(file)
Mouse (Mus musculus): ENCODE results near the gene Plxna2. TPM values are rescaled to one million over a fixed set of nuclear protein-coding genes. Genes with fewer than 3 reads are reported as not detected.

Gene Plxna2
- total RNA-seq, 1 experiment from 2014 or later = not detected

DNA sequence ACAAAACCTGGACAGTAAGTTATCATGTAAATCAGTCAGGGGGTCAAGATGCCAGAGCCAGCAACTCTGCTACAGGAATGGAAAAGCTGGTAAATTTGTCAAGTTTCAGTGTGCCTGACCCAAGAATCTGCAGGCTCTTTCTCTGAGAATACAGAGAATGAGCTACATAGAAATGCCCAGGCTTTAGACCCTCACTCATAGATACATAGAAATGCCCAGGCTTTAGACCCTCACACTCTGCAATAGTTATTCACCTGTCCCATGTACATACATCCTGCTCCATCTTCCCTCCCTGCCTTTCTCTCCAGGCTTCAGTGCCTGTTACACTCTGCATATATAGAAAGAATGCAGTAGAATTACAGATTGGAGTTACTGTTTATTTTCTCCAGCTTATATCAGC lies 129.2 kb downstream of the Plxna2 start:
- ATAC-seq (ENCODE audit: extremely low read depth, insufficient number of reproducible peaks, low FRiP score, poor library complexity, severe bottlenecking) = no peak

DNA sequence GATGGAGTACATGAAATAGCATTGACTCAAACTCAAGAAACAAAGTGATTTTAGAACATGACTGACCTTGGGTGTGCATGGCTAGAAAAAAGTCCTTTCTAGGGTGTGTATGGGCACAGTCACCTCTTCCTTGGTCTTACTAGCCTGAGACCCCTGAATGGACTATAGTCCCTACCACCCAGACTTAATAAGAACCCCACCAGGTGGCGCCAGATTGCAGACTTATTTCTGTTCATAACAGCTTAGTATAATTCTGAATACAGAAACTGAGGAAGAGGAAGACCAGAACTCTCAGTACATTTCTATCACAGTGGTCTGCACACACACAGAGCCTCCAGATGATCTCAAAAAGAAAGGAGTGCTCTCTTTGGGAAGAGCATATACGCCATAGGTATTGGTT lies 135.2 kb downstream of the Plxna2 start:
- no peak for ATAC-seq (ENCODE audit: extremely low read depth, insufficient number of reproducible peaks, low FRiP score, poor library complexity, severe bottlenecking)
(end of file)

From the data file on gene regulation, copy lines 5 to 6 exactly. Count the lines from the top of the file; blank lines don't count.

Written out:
- ATAC-seq (ENCODE audit: extremely low read depth, insufficient number of reproducible peaks, low FRiP score, poor library complexity, severe bottlenecking) = no peak

DNA sequence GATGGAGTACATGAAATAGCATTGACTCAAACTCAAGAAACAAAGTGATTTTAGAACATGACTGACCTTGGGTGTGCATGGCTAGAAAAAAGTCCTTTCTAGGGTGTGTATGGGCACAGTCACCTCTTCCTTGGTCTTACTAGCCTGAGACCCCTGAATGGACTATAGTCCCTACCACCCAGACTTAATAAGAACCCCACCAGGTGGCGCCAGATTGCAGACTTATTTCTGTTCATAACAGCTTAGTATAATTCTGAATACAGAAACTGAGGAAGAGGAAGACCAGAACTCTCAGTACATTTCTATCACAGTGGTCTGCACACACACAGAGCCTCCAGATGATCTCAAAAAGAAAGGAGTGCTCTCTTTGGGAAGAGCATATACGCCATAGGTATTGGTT lies 135.2 kb downstream of the Plxna2 start: